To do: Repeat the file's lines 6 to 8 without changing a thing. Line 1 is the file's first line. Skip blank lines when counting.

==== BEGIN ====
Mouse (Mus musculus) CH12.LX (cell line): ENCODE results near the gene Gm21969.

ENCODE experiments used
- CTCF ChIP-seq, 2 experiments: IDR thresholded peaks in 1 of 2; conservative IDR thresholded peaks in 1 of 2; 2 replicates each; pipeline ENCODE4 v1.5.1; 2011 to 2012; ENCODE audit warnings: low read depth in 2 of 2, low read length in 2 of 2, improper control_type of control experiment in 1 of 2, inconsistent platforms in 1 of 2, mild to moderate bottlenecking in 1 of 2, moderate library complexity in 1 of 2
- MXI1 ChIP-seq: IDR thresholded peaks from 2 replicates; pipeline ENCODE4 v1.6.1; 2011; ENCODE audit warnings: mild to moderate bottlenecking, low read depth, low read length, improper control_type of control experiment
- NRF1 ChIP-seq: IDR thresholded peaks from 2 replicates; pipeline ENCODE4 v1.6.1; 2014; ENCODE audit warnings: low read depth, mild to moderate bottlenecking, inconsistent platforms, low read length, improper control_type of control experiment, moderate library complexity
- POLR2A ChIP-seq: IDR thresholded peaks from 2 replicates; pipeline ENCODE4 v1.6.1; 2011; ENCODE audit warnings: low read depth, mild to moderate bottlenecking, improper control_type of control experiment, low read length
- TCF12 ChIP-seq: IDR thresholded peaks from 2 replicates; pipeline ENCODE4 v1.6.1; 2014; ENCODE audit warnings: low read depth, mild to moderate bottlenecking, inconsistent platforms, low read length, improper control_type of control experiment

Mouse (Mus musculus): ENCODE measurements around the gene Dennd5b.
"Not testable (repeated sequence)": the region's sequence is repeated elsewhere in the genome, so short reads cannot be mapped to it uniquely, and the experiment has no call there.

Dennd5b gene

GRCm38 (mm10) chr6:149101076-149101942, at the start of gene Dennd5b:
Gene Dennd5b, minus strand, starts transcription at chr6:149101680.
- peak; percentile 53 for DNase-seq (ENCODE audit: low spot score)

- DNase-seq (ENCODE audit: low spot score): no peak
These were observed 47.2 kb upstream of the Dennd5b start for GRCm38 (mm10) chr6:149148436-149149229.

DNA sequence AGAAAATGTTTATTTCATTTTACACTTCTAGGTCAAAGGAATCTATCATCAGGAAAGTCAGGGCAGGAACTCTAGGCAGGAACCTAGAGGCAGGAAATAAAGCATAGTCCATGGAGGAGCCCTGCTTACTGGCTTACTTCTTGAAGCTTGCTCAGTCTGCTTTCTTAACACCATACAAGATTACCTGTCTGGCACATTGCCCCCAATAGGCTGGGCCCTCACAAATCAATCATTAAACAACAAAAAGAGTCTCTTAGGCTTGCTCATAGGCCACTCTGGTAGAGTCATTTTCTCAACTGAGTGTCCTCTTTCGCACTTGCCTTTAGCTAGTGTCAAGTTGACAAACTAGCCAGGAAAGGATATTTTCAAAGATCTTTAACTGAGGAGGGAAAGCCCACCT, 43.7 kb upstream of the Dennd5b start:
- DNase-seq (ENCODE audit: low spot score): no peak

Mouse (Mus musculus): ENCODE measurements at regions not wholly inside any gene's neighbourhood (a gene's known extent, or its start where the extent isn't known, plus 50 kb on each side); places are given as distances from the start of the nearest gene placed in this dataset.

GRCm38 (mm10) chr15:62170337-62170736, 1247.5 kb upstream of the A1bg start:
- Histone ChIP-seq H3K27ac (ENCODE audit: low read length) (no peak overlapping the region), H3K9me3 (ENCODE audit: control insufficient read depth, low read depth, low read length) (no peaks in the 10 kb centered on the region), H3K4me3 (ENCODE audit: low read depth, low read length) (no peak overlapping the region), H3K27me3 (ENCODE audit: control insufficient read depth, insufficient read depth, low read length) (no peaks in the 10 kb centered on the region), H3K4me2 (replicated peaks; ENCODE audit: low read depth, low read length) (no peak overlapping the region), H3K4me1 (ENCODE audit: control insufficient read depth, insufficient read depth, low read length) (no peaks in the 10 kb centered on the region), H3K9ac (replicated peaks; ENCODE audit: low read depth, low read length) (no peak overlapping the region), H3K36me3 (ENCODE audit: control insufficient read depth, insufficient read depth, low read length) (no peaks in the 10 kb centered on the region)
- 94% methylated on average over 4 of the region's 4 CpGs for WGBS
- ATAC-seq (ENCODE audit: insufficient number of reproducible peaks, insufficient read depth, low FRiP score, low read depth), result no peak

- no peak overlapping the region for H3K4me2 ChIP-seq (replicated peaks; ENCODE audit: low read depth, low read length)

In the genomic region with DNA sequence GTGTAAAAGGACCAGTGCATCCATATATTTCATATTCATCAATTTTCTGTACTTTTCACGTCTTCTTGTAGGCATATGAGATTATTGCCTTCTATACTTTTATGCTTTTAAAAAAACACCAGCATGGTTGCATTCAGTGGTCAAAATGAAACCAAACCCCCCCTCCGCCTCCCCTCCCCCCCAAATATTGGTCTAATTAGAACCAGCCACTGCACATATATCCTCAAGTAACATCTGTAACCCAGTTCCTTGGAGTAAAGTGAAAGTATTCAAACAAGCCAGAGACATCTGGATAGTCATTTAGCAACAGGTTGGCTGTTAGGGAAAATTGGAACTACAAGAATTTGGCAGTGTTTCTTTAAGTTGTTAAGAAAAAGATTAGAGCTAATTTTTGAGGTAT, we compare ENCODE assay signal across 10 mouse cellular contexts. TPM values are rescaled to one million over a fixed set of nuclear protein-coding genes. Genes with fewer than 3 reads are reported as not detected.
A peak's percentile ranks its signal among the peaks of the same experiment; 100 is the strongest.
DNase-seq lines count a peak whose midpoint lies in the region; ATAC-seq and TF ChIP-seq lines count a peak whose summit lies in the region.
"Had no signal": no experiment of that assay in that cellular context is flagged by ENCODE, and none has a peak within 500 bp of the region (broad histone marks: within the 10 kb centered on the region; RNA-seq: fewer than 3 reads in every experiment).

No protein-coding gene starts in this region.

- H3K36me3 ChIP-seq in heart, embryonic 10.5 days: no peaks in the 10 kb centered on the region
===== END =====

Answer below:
- POLR2A ChIP-seq: IDR thresholded peaks from 2 replicates; pipeline ENCODE4 v1.6.1; 2011; ENCODE audit warnings: low read depth, mild to moderate bottlenecking, improper control_type of control experiment, low read length
- TCF12 ChIP-seq: IDR thresholded peaks from 2 replicates; pipeline ENCODE4 v1.6.1; 2014; ENCODE audit warnings: low read depth, mild to moderate bottlenecking, inconsistent platforms, low read length, improper control_type of control experiment

Mouse (Mus musculus): ENCODE measurements around the gene Dennd5b.